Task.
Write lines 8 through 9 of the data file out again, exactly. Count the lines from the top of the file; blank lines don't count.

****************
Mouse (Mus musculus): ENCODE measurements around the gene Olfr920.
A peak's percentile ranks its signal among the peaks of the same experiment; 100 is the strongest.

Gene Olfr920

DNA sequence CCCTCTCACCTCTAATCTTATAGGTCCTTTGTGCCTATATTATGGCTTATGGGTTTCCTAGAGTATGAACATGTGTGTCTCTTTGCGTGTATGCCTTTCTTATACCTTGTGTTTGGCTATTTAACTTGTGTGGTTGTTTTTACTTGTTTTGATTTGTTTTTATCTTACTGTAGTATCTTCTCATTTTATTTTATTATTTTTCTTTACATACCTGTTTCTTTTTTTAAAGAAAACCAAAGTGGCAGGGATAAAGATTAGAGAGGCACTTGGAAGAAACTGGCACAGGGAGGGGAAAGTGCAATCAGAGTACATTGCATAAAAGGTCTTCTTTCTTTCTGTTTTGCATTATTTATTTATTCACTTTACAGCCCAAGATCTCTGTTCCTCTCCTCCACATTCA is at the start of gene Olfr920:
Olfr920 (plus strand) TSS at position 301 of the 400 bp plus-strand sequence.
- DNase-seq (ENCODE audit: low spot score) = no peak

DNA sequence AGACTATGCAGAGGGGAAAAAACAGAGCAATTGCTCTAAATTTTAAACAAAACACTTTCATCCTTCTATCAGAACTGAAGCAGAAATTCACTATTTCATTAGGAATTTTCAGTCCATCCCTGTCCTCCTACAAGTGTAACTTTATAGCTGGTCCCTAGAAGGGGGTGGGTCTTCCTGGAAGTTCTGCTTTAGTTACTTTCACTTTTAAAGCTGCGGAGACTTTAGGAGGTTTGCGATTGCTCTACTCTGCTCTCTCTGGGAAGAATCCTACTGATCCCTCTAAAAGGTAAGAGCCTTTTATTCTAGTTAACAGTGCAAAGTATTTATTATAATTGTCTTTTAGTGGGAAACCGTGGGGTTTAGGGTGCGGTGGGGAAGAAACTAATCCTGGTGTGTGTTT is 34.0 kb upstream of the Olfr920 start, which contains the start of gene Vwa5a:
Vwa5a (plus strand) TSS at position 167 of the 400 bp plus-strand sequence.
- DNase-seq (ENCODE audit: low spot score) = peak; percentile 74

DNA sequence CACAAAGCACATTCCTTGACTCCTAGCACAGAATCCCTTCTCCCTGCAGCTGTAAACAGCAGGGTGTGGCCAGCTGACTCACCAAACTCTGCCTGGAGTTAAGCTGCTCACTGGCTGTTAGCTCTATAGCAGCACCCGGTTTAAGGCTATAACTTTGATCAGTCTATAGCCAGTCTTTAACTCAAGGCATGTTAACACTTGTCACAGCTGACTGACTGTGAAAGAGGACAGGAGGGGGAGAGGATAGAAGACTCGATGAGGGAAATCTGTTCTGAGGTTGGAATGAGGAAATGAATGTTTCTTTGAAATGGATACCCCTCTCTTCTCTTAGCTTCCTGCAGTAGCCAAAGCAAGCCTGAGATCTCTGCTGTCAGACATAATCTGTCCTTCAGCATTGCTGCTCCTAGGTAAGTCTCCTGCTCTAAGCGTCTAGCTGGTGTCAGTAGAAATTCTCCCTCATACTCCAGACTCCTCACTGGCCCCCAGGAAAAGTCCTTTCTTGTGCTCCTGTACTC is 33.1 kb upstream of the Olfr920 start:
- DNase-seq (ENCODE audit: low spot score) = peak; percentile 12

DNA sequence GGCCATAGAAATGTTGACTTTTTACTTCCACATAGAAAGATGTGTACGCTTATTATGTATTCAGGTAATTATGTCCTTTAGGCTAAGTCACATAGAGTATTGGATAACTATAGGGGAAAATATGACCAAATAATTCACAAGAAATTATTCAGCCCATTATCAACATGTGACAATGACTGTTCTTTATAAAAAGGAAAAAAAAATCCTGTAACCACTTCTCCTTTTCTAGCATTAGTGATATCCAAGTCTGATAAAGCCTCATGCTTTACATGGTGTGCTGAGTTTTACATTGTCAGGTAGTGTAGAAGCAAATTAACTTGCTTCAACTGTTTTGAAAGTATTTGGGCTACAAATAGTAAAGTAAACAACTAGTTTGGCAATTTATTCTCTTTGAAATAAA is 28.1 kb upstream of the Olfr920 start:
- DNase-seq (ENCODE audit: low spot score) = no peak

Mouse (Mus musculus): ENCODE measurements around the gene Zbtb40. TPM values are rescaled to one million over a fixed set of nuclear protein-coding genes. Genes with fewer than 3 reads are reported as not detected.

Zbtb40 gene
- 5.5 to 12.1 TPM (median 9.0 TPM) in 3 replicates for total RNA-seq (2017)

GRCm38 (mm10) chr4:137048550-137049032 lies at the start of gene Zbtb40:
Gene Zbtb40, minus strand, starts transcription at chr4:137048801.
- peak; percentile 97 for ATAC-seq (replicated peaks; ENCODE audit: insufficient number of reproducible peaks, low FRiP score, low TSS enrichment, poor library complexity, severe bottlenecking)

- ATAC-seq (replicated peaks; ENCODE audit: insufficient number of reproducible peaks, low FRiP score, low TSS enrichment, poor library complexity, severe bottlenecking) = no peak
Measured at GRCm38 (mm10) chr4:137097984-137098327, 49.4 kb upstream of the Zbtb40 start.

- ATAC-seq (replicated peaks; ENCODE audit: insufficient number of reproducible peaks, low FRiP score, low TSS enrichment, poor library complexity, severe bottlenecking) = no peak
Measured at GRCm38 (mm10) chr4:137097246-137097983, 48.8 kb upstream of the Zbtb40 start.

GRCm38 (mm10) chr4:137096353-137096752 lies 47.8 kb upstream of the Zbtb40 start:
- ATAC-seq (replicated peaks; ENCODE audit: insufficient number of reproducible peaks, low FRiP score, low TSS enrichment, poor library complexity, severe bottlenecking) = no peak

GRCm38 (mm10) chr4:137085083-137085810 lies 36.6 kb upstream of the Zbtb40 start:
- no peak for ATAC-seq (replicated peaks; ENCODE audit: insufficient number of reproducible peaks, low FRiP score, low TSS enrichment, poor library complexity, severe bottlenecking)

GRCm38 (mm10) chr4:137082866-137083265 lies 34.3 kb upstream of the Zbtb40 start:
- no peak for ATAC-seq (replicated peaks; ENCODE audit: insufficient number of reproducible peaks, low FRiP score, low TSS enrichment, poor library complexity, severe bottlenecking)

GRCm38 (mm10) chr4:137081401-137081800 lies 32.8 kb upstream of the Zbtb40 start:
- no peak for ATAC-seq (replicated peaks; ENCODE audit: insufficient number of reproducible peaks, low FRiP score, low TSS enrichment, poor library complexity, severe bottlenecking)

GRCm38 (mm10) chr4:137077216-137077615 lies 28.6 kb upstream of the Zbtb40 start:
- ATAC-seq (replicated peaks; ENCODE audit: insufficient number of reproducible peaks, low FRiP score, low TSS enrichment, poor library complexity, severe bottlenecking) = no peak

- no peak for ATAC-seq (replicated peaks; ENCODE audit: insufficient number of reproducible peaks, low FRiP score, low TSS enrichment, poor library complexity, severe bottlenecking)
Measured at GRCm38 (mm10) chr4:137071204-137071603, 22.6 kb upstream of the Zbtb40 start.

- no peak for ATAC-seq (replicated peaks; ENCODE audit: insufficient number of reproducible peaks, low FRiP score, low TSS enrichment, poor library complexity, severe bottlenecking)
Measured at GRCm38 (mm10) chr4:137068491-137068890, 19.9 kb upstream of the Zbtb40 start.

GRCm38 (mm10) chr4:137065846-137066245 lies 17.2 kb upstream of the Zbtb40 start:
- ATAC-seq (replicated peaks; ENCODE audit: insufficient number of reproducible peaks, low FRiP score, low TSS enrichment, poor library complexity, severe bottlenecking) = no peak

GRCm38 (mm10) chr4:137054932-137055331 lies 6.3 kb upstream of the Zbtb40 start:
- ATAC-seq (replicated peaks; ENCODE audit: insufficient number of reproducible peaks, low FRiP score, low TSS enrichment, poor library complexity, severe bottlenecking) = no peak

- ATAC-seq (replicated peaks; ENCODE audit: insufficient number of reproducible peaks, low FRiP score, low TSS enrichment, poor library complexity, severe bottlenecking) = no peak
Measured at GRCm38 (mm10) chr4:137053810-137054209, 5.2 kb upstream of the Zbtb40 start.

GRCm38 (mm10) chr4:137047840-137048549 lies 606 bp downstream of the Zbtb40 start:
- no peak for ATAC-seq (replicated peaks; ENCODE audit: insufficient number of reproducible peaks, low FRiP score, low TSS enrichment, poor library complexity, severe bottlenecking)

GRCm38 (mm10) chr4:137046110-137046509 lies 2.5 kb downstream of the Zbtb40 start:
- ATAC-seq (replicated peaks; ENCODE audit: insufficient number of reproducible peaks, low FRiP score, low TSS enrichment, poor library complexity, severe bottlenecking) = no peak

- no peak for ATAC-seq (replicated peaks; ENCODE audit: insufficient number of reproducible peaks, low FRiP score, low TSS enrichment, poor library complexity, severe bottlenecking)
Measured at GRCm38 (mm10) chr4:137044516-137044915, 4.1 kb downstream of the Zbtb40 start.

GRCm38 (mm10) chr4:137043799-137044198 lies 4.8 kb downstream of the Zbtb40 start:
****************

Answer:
Vwa5a (plus strand) TSS at position 167 of the 400 bp plus-strand sequence.
- DNase-seq (ENCODE audit: low spot score) = peak; percentile 74